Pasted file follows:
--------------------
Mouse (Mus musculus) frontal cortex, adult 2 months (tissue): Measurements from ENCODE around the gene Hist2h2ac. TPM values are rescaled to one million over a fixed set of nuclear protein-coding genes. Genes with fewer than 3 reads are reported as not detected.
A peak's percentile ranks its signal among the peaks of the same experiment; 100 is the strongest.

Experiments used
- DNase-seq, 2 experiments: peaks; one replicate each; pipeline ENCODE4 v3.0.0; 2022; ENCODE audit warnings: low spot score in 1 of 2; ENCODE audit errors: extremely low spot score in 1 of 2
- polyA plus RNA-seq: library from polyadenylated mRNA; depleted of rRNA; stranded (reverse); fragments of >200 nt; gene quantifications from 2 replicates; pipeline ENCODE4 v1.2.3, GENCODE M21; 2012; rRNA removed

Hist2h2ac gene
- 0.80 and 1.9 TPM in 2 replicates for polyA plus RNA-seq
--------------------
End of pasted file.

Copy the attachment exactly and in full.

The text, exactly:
Mouse (Mus musculus) frontal cortex, adult 2 months (tissue): Measurements from ENCODE around the gene Hist2h2ac. TPM values are rescaled to one million over a fixed set of nuclear protein-coding genes. Genes with fewer than 3 reads are reported as not detected.
A peak's percentile ranks its signal among the peaks of the same experiment; 100 is the strongest.

Experiments used
- DNase-seq, 2 experiments: peaks; one replicate each; pipeline ENCODE4 v3.0.0; 2022; ENCODE audit warnings: low spot score in 1 of 2; ENCODE audit errors: extremely low spot score in 1 of 2
- polyA plus RNA-seq: library from polyadenylated mRNA; depleted of rRNA; stranded (reverse); fragments of >200 nt; gene quantifications from 2 replicates; pipeline ENCODE4 v1.2.3, GENCODE M21; 2012; rRNA removed

Hist2h2ac gene
- 0.80 and 1.9 TPM in 2 replicates for polyA plus RNA-seq